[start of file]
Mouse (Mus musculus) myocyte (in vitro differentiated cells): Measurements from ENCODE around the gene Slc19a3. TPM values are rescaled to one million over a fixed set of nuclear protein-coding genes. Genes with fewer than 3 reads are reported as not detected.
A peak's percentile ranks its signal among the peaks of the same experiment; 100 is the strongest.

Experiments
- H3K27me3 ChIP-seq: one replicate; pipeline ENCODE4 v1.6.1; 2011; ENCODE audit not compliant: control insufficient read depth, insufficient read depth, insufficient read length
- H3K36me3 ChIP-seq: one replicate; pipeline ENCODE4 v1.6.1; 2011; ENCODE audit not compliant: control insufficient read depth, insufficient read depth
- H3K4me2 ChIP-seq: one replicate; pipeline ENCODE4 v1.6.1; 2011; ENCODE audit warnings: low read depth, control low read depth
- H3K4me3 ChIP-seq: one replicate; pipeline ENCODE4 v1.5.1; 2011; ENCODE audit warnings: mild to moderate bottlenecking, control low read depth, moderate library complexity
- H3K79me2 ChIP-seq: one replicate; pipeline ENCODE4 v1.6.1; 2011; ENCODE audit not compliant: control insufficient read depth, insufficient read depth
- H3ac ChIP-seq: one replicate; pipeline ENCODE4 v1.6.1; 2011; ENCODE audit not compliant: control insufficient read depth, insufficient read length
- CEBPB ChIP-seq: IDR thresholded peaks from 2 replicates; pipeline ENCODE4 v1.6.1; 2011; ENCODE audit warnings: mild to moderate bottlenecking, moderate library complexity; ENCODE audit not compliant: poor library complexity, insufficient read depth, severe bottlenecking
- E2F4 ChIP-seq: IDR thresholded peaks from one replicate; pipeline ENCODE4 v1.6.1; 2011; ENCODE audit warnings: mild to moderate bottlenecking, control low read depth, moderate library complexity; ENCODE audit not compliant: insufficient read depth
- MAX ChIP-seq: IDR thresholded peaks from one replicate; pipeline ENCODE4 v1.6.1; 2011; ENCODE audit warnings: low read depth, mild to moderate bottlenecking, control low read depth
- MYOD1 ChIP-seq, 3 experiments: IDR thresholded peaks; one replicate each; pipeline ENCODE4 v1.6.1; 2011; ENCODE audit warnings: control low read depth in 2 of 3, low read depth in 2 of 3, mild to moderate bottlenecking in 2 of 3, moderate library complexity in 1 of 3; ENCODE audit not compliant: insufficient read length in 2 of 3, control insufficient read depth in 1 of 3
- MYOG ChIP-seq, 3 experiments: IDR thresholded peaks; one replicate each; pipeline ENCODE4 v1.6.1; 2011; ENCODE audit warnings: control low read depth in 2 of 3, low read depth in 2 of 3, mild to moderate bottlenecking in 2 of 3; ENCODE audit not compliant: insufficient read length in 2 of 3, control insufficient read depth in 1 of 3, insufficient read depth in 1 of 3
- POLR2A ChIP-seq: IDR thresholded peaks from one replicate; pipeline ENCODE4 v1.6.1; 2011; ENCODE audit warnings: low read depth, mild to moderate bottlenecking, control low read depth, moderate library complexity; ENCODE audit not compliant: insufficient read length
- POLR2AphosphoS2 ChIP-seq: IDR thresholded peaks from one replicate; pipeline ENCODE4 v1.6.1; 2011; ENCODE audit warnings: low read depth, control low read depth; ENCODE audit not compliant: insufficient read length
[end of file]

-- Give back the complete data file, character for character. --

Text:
Mouse (Mus musculus) myocyte (in vitro differentiated cells): Measurements from ENCODE around the gene Slc19a3. TPM values are rescaled to one million over a fixed set of nuclear protein-coding genes. Genes with fewer than 3 reads are reported as not detected.
A peak's percentile ranks its signal among the peaks of the same experiment; 100 is the strongest.

Experiments
- H3K27me3 ChIP-seq: one replicate; pipeline ENCODE4 v1.6.1; 2011; ENCODE audit not compliant: control insufficient read depth, insufficient read depth, insufficient read length
- H3K36me3 ChIP-seq: one replicate; pipeline ENCODE4 v1.6.1; 2011; ENCODE audit not compliant: control insufficient read depth, insufficient read depth
- H3K4me2 ChIP-seq: one replicate; pipeline ENCODE4 v1.6.1; 2011; ENCODE audit warnings: low read depth, control low read depth
- H3K4me3 ChIP-seq: one replicate; pipeline ENCODE4 v1.5.1; 2011; ENCODE audit warnings: mild to moderate bottlenecking, control low read depth, moderate library complexity
- H3K79me2 ChIP-seq: one replicate; pipeline ENCODE4 v1.6.1; 2011; ENCODE audit not compliant: control insufficient read depth, insufficient read depth
- H3ac ChIP-seq: one replicate; pipeline ENCODE4 v1.6.1; 2011; ENCODE audit not compliant: control insufficient read depth, insufficient read length
- CEBPB ChIP-seq: IDR thresholded peaks from 2 replicates; pipeline ENCODE4 v1.6.1; 2011; ENCODE audit warnings: mild to moderate bottlenecking, moderate library complexity; ENCODE audit not compliant: poor library complexity, insufficient read depth, severe bottlenecking
- E2F4 ChIP-seq: IDR thresholded peaks from one replicate; pipeline ENCODE4 v1.6.1; 2011; ENCODE audit warnings: mild to moderate bottlenecking, control low read depth, moderate library complexity; ENCODE audit not compliant: insufficient read depth
- MAX ChIP-seq: IDR thresholded peaks from one replicate; pipeline ENCODE4 v1.6.1; 2011; ENCODE audit warnings: low read depth, mild to moderate bottlenecking, control low read depth
- MYOD1 ChIP-seq, 3 experiments: IDR thresholded peaks; one replicate each; pipeline ENCODE4 v1.6.1; 2011; ENCODE audit warnings: control low read depth in 2 of 3, low read depth in 2 of 3, mild to moderate bottlenecking in 2 of 3, moderate library complexity in 1 of 3; ENCODE audit not compliant: insufficient read length in 2 of 3, control insufficient read depth in 1 of 3
- MYOG ChIP-seq, 3 experiments: IDR thresholded peaks; one replicate each; pipeline ENCODE4 v1.6.1; 2011; ENCODE audit warnings: control low read depth in 2 of 3, low read depth in 2 of 3, mild to moderate bottlenecking in 2 of 3; ENCODE audit not compliant: insufficient read length in 2 of 3, control insufficient read depth in 1 of 3, insufficient read depth in 1 of 3
- POLR2A ChIP-seq: IDR thresholded peaks from one replicate; pipeline ENCODE4 v1.6.1; 2011; ENCODE audit warnings: low read depth, mild to moderate bottlenecking, control low read depth, moderate library complexity; ENCODE audit not compliant: insufficient read length
- POLR2AphosphoS2 ChIP-seq: IDR thresholded peaks from one replicate; pipeline ENCODE4 v1.6.1; 2011; ENCODE audit warnings: low read depth, control low read depth; ENCODE audit not compliant: insufficient read length